I attended an energetic and enjoyable Fairtrade supporters conference put on by the Fairtrade Foundation on Saturday.
It felt to me like it had really built on the success of last year's conference, with more reflection and honesty about difficult issues, and lots of useful information being shared.
Most of all, it's great to have so many of the brilliant campaigners from around the Fairtrade movement gathered together in one place.
I enjoyed the contrast of watching Caroline Lucas, Green MP for Brighton Pavilion, and Andrew Ethuru, a Kenyan producer director of Cafédirect, speak one after the other in the plenary session.
Caroline talks very quickly, her words tumbling out passionately and eloquently, as she drew our attention to the big picture, the need to shift from a world based on relentless economic growth, to one that increases human well being.
She highlighted the fact that although DFID's overall budget isn't being cut, big changes are being made, for example big cuts in funding for development awareness, and for policy work, in other words less focus on tackling underlying causes.
Andrew Ethuru on the other hand spoke with a more measured pace, taking his time, and building up gradually to an impassioned conclusion. Andrew is chairman of the Michimikuru tea co-operative's Fairtrade Premium committee in Kenya, their tea goes into Cafédirect's 'Everyday Tea' range.
Andrew spoke of the challenge now for Michimukuru, which is that even as overall sales of Fairtrade tea are growing, Michimikuru’s Fairtrade sales are declining. His warning was that market share for small producers is shrinking as multinationals with big tea estates move into mass market Fairtrade tea.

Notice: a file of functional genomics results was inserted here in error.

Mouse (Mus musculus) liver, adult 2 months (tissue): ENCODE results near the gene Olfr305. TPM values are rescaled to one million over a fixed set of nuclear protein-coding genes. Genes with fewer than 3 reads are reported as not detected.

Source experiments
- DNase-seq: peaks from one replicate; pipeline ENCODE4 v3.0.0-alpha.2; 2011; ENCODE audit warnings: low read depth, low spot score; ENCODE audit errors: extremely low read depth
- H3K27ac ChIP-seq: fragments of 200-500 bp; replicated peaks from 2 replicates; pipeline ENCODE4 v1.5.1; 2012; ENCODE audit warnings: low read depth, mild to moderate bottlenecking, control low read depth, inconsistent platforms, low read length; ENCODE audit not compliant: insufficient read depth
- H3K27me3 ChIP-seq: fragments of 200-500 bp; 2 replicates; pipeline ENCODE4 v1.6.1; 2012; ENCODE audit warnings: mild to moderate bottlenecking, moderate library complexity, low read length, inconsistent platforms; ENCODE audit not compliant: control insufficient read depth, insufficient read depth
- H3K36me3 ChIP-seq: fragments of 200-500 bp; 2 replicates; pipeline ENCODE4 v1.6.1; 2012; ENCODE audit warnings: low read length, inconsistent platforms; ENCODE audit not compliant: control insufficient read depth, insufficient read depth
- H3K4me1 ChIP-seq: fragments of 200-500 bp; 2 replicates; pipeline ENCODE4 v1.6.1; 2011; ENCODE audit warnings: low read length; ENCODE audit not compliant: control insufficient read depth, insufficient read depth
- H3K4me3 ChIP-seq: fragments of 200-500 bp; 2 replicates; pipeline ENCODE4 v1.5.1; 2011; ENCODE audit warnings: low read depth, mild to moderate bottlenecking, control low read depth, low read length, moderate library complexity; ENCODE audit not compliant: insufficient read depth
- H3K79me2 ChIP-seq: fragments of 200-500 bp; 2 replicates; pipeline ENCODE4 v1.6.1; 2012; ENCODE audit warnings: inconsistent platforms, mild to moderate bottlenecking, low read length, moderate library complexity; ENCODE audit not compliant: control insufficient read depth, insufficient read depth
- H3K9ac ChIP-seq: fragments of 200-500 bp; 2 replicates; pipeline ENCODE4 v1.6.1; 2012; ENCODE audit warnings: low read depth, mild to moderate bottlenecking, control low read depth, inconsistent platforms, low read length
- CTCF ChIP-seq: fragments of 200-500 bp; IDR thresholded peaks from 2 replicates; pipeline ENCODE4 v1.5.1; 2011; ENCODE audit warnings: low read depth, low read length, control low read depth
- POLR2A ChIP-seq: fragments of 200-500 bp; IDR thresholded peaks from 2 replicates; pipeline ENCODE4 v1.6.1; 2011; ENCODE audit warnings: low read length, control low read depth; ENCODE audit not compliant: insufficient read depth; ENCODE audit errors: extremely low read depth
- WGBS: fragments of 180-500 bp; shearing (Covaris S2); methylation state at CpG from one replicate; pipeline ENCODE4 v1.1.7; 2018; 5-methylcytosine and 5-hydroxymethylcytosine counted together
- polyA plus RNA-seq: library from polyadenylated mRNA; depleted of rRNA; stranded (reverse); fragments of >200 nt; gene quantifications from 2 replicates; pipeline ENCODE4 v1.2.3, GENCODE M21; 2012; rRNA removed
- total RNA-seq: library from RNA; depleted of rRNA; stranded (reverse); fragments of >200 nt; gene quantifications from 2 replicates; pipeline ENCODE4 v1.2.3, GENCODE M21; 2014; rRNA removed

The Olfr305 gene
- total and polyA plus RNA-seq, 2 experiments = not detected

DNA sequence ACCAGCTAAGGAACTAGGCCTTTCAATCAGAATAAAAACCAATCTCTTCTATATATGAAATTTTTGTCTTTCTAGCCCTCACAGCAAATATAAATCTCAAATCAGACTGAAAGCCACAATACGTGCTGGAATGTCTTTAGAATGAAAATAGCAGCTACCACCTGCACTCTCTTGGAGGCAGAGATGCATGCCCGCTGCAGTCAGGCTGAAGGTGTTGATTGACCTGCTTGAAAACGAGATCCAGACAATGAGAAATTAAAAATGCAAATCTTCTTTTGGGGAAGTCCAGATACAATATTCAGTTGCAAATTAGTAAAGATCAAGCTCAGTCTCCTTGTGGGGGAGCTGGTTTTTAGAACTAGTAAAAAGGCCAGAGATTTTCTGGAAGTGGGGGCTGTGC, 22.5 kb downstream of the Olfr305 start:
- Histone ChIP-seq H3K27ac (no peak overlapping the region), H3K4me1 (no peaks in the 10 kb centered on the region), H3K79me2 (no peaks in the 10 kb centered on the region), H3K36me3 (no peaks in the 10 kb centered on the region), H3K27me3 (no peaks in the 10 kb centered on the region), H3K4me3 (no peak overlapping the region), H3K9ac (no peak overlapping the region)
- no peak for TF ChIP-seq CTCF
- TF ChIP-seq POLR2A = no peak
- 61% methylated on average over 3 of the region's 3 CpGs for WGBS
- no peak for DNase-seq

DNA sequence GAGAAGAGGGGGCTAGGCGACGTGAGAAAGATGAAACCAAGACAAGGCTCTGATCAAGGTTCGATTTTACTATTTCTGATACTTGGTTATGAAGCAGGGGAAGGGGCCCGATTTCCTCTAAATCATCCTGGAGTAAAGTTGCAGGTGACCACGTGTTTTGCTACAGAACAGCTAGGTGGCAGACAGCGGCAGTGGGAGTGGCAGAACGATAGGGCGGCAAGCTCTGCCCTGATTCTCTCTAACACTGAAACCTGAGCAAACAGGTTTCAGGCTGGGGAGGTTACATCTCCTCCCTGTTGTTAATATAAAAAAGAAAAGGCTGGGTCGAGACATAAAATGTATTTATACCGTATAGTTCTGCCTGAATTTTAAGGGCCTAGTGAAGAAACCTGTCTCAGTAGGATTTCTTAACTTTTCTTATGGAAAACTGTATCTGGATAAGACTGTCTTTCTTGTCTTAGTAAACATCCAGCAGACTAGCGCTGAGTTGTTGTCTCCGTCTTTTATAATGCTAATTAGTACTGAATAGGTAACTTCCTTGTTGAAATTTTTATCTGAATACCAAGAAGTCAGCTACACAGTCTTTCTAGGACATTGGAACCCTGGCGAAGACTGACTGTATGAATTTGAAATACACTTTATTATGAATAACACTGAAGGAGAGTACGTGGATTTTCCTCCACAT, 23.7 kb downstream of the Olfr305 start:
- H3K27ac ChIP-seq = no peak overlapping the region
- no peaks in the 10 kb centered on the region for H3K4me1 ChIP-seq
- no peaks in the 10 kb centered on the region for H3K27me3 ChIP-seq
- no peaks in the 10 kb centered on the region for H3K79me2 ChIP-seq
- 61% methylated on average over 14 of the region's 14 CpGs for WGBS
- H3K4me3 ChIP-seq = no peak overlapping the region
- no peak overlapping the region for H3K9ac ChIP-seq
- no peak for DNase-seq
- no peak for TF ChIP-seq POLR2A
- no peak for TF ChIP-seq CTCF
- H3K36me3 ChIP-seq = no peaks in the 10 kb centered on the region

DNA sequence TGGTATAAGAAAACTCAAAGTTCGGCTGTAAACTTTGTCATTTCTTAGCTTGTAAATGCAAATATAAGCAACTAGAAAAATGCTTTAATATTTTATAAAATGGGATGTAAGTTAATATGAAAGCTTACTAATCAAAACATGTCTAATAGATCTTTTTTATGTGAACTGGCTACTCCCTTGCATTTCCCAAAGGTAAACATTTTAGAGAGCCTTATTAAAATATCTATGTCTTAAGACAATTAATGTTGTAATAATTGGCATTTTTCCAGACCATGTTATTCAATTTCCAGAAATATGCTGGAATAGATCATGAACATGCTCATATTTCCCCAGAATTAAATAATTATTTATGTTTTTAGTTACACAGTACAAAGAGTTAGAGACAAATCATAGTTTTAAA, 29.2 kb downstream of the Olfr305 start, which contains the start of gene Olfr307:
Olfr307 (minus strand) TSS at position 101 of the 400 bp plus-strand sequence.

"The question we have to ask ourselves is," he said, "has Fairtrade been hijacked, because there is big money there?"
He asserted that at the heart of Fairtrade should be small producers, small farms, and labour-intensive high-quality production.
Later on after lunch, we had a speech from Alan Duncan MP, the minister of state for international development. He came out with a rousing defence of Fairtrade from a right-wing, business perspective. What he said is worth reproducing here as he said it rather well:
I've had 20 years in international business, and I'd like to think that you cannot pull the wool over my eyes. And I've sensed that some people just remain a little bit sceptical about the real, practical justification for the whole Fairtrade concept. So let them hear it from me today ... don't scoff at Fairtrade.
Those who sneer at Fairtrade and think it's some sort of soppy, do-gooding, trendy, left-wing notion are completely wrong. It is a robust economic model which delivers direct benefits to some of the world's poorest people. It injects fairness and sensible economics into business communities in poor countries. And it rewards hard work and quality produce, with a fair price. And everyone should support it.
- Alan Duncan MP
In the afternoon, there was an excellent panel discussion on Fairtrade cotton, which went into lots of detail about the complexities, setbacks and potential of this important Fairtrade commodity.
There was an interesting reflection on the right price for Fairtrade cotton garments, the feeling was that the Fairtrade Mark works better on high quality rather than cheap end garments, as a 50p price premium, say, is a lot on a £5 t-shirt compared with a £30 t-shirt.
But Fairtrade cotton can still work for mass market big factory production as well as for small craft garment production.
It seems that FLO is very slowly making progress on achieving better standards all the way along the cotton supply chain, not just at the farm level, which is good news.
It was good to be reminded, as one of the panellists did, that: "There is no such thing as cheap clothes - someone, somewhere has paid the cost."